A parameter that control pair printing. If the value is true, then pairs print using { and } instead of ( and ). The default is #f.

A parameter that control pair printing. If the value is true, then mutable pairs print using { and } instead of ( and ). The default is #t.

(print-unreadable)  boolean?
(print-unreadable on?)  void?
  on? : any/c
A parameter that controls printing values that have no readable form (using the default reader), including structures that have a custom-write procedure (see prop:custom-write), but not including uninterned symbols and unreadable symbols (which print the same as interned symbols); defaults to #t. See The Printer for more information.

(print-graph)  boolean?
(print-graph on?)  void?
  on? : any/c
A parameter that controls printing data with sharing; defaults to #f. See The Printer for more information.

(print-struct)  boolean?
(print-struct on?)  void?
  on? : any/c
A parameter that controls printing structure values in vector or prefab form; defaults to #t. See The Printer for more information. This parameter has no effect on the printing of structures that have a custom-write procedure (see prop:custom-write).

(print-box)  boolean?
(print-box on?)  void?
  on? : any/c
A parameter that controls printing box values; defaults to #t. See Printing Boxes for more information.

(print-vector-length)  boolean?
(print-vector-length on?)  void?
  on? : any/c
A parameter that controls printing vectors; defaults to #f. See Printing Vectors for more information.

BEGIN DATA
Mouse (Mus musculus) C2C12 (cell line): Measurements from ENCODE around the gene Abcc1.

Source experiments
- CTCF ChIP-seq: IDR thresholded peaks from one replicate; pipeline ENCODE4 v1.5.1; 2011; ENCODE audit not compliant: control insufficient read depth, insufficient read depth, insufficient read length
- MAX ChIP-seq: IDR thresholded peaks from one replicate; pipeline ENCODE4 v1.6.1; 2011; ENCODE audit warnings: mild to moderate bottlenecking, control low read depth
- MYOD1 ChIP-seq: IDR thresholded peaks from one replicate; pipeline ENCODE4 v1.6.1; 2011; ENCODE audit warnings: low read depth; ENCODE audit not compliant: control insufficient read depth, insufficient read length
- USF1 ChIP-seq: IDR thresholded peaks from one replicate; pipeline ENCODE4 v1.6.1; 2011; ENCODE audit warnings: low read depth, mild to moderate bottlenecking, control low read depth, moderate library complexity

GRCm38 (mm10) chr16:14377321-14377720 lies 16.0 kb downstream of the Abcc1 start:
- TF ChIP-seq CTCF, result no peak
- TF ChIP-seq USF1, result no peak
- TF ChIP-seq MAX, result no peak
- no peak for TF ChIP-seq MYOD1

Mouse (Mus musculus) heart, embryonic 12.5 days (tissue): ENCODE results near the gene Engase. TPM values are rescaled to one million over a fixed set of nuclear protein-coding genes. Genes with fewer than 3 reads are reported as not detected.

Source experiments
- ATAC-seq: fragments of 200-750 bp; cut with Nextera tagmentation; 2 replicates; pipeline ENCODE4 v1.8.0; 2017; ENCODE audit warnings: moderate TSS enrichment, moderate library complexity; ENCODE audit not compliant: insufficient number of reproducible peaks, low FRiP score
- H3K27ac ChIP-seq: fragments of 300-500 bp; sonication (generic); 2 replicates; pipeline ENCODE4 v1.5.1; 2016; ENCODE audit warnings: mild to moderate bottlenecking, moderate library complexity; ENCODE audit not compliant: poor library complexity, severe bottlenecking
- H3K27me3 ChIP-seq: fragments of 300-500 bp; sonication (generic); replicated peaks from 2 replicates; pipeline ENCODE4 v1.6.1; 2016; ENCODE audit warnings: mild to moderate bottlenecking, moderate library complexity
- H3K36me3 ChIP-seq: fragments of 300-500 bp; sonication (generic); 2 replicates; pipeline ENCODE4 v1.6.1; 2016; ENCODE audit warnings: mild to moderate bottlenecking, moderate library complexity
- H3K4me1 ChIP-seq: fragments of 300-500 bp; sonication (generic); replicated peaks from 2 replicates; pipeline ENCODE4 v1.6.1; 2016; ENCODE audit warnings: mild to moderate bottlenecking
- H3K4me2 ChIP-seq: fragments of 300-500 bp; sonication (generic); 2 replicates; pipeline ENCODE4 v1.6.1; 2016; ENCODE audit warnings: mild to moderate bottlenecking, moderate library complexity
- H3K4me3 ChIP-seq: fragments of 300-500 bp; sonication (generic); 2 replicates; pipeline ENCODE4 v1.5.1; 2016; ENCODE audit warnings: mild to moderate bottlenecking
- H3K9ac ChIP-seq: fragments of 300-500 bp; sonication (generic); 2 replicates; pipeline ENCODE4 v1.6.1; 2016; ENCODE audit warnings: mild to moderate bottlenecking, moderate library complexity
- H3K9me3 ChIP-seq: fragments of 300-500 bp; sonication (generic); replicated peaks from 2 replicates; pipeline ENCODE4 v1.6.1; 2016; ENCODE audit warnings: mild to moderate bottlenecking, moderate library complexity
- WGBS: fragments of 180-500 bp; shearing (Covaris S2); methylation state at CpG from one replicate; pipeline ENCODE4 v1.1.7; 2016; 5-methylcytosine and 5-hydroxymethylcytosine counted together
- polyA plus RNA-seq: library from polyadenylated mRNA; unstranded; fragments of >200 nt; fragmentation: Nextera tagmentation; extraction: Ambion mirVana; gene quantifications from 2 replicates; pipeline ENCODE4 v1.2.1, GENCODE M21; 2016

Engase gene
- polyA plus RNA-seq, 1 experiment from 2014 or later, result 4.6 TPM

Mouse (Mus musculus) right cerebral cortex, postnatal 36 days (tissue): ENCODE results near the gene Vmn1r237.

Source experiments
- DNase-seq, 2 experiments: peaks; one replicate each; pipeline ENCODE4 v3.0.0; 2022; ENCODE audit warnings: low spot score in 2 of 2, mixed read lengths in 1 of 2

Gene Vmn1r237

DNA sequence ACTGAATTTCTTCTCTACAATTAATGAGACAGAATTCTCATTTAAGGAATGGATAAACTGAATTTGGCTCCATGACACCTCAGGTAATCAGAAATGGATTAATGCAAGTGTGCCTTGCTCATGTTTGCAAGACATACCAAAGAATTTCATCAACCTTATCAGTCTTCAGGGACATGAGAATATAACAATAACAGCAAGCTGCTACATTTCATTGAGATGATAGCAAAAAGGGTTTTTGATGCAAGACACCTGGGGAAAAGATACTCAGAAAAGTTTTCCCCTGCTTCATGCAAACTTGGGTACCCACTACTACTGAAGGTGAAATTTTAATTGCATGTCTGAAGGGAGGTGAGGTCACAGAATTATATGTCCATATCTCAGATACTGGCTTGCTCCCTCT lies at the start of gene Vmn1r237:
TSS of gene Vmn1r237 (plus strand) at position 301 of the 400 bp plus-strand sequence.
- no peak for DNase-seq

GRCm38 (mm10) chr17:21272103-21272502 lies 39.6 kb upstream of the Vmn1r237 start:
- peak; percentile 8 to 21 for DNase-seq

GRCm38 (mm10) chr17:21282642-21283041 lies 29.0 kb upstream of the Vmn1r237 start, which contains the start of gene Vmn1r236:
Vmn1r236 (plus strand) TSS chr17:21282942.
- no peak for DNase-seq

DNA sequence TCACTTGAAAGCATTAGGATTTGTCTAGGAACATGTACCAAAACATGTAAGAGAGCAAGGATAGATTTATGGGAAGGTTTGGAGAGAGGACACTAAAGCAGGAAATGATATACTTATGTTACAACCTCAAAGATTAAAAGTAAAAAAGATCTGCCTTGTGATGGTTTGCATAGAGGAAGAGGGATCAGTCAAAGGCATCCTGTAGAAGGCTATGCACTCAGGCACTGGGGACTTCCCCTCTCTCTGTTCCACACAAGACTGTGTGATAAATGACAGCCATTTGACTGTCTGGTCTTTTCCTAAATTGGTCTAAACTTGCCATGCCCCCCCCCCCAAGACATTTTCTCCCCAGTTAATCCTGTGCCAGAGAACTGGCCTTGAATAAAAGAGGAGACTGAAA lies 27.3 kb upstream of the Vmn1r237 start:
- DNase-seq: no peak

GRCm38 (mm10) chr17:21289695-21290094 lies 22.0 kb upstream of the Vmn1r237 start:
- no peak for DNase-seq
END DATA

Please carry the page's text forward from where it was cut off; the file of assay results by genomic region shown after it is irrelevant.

(print-hash-table)  boolean?
(print-hash-table on?)  void?
  on? : any/c
A parameter that controls printing hash tables; defaults to #f. See Printing Hash Tables for more information.

(print-honu)  boolean?
(print-honu on?)  void?
  on? : any/c
A parameter that controls printing values in an alternate syntax. See Honu for more information.

A parameter that is used when writing compiled code that contains pathname literals, including source-location pathnames for procedure names. When not #f, paths that syntactically extend the parameter’s value are converted to relative paths; when the resulting compiled code is read, relative paths are converted back to complete paths using the current-load-relative-directory parameter (if it is not #f, otherwise the path is left relative).

(port-write-handler out)  (any/c output-port? . -> . any)
  out : output-port?
(port-write-handler out proc)  void?
  out : output-port?
  proc : (any/c output-port? . -> . any)

(port-display-handler out)  (any/c output-port? . -> . any)
  out : output-port?
(port-display-handler out proc)  void?
  out : output-port?
  proc : (any/c output-port? . -> . any)

(port-print-handler out)  (any/c output-port? . -> . any)
  out : output-port?
(port-print-handler out proc)  void?
  out : output-port?
  proc : (any/c output-port? . -> . any)
Gets or sets the port write handler, port display handler, or port print handler for out. This handler is call to output to the port when write, display, or print (respectively) is applied to the port. Each handler takes a two arguments: the value to be printed and the destination port. The handler’s return value is ignored.

The default port display and write handlers print Scheme expressions with Scheme’s built-in printer (see The Printer). The default print handler calls the global port print handler (the value of the global-port-print-handler parameter); the default global port print handler is the same as the default write handler.

A parameter that determines global port print handler, which is called by the default port print handler (see port-print-handler) to print values into a port. The default value uses the built-in printer (see The Printer) in write mode.